(note: This article was originally written for the Fireborne Dev Blog)
I bought Morrowind during my junior year of college. I’d just come off a Max Payne 2/Warcraft 3 kick, and I was on the lookout for something deeper. An RPG, I thought. Something with an interesting story, something I could invest in. The top 10 lists kept mentioning a game called Morrowind. The screenshots - albeit dated-looking already - were strange and exciting, with exotic color palettes and even more exotic landscapes.
“What do they mean, I can do whatever I want?” I asked myself, as I read the reviews. “You mean Morrowind is less of a story and more of a world for me to explore?”
Hard to believe that such a concept was novel, but at the time there was nothing like it. I gave in, and bought the GotY edition. As my 48x CD burner farted and buzzed through the installation, I watched the loading screens with fascination: Nix Hounds, Corprus Stalkers, Clannfear, Bone Lords. What was this game?!
I started it up. I chose to be a Dark Elf, because come on, how cool were they? They were Elves, sure, but they were unlike any elves I’d ever seen. Their skin was blue and gray, their faces were tattooed with tribal patterns, their eyes were red. And their voices…
Seyda Neen was my home base for the first hour. I wandered among the trees and hanging moss. It didn’t matter that the Silt Striders never moved an inch; just staring at them tickled my brain. As I wandered the swamps nearby, Tarhiel - that eternally foolish Bosmer enchanter - plunged to his death beside me, making me jump. I encountered my first ghost; a terrifying experience, since my weapons had no effect! Hours into the game, I still had no conception of where I was or what was happening. But I knew that I’d fallen in love.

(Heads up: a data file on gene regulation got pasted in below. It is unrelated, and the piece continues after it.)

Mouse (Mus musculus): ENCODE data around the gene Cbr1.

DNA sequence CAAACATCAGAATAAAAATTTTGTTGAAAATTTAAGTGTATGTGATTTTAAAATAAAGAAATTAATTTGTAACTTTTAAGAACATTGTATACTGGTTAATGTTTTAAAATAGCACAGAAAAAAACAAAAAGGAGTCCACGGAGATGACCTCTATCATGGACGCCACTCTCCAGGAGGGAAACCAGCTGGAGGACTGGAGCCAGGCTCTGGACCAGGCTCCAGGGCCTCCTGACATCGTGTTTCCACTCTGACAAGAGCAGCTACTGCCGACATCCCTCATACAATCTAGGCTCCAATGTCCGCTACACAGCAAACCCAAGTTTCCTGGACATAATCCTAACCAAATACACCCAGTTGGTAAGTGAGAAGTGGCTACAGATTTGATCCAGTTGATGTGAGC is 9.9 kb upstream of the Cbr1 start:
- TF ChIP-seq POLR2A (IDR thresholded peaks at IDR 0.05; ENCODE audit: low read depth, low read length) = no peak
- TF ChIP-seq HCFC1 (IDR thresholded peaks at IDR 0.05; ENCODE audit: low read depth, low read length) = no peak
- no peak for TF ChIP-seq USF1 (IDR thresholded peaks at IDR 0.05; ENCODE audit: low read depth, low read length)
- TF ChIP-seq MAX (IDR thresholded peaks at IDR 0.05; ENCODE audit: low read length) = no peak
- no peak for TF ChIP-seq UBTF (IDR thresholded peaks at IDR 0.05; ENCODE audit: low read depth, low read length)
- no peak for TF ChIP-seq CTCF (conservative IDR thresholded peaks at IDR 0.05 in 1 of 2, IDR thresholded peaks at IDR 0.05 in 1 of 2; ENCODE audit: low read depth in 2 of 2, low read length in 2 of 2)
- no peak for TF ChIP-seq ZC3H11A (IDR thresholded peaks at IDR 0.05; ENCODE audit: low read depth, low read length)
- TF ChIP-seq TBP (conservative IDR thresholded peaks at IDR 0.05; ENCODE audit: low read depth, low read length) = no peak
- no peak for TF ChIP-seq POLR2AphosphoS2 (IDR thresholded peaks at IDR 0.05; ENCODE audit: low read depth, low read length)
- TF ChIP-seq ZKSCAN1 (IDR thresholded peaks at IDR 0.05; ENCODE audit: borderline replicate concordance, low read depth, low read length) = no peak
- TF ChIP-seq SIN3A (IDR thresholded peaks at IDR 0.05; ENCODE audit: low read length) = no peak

That summer, I applied to Bethesda Softworks, for an internship position that they were not offering. I didn’t hear back.
I applied twice more in the next two years before I actually landed a job there. By then, I was seeing screenshots of their new game, a game they called Oblivion. The graphics looked amazing - stunning, really - and yet I couldn’t help but feel a little disappointed. Where was the bone-mold armor? Where were the silt striders? Where was Vivec, and the other minor Gods? Cyrodiil didn’t seem to have ancestral Dunmer tombs, nor did it have giant arthropod homes, nor vampires with golden masks. The world of Cyrodiil… well, it was so much more generic than the alien world of Morrowind. And that was the point, I suppose; Cyrodiil was the capital city of Tamriel, after all, and it had to feel like a “middle ground” between cultures. The point of Morrowind was that there was nowhere else LIKE Morrowind, right?
I left Bethesda Softworks two years ago. While I was there, I worked on Shivering Isles, Fallout 3 and Skyrim, all of which I’m enormously proud of. Bethesda Games are getting better and better, and I cannot wait to play what’s next (and I do know what’s next… oh, I know). But in my seven years there, I never did get a chance to return to Morrowind.
And that’s why I’m writing you now: because it’s happening. Morrowind is returning, thanks to a diverse group of volunteer game developers. The project is called Skywind: as you might imagine, they’re using the Skyrim engine to recreate - area by area, monster by monster, line-by-yougottabekiddingme-line - this masterpiece. I tell you, if my time wasn’t utterly consumed by Fireborne (and my fantasy novel, the passion-project that made me leave Bethesda), I would certainly pitch in. Do you have any idea how much I’d like to make an ash ghoul? An Ascended Sleeper?! A WALKING SILT STRIDER??
Woulda, coulda, shoulda. But these guys and gals are actually DOING it. Check out their gorgeous art page on DeviantArt! And, because I'm partial to character artists, check out the work of Aeryn James Davies!